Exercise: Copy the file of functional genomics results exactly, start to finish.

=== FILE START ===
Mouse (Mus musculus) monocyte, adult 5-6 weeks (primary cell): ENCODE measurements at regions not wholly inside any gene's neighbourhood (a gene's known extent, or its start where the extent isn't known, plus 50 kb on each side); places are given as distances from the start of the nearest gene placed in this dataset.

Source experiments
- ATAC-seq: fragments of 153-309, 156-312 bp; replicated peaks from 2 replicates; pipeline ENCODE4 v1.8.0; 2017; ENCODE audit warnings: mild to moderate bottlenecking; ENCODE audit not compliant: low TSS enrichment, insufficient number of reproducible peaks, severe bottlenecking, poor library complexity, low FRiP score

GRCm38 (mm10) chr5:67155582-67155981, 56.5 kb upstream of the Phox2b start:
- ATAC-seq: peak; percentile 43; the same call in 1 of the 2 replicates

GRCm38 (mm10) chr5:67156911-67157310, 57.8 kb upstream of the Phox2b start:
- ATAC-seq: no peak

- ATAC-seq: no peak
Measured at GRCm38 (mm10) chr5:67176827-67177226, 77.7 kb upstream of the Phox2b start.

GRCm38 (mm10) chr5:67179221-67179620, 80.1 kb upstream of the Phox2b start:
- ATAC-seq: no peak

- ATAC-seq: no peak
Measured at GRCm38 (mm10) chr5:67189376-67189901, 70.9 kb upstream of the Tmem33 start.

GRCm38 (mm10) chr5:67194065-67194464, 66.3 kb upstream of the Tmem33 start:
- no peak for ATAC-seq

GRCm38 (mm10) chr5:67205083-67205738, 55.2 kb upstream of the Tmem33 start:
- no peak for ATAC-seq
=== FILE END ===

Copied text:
Mouse (Mus musculus) monocyte, adult 5-6 weeks (primary cell): ENCODE measurements at regions not wholly inside any gene's neighbourhood (a gene's known extent, or its start where the extent isn't known, plus 50 kb on each side); places are given as distances from the start of the nearest gene placed in this dataset.

Source experiments
- ATAC-seq: fragments of 153-309, 156-312 bp; replicated peaks from 2 replicates; pipeline ENCODE4 v1.8.0; 2017; ENCODE audit warnings: mild to moderate bottlenecking; ENCODE audit not compliant: low TSS enrichment, insufficient number of reproducible peaks, severe bottlenecking, poor library complexity, low FRiP score

GRCm38 (mm10) chr5:67155582-67155981, 56.5 kb upstream of the Phox2b start:
- ATAC-seq: peak; percentile 43; the same call in 1 of the 2 replicates

GRCm38 (mm10) chr5:67156911-67157310, 57.8 kb upstream of the Phox2b start:
- ATAC-seq: no peak

- ATAC-seq: no peak
Measured at GRCm38 (mm10) chr5:67176827-67177226, 77.7 kb upstream of the Phox2b start.

GRCm38 (mm10) chr5:67179221-67179620, 80.1 kb upstream of the Phox2b start:
- ATAC-seq: no peak

- ATAC-seq: no peak
Measured at GRCm38 (mm10) chr5:67189376-67189901, 70.9 kb upstream of the Tmem33 start.

GRCm38 (mm10) chr5:67194065-67194464, 66.3 kb upstream of the Tmem33 start:
- no peak for ATAC-seq

GRCm38 (mm10) chr5:67205083-67205738, 55.2 kb upstream of the Tmem33 start:
- no peak for ATAC-seq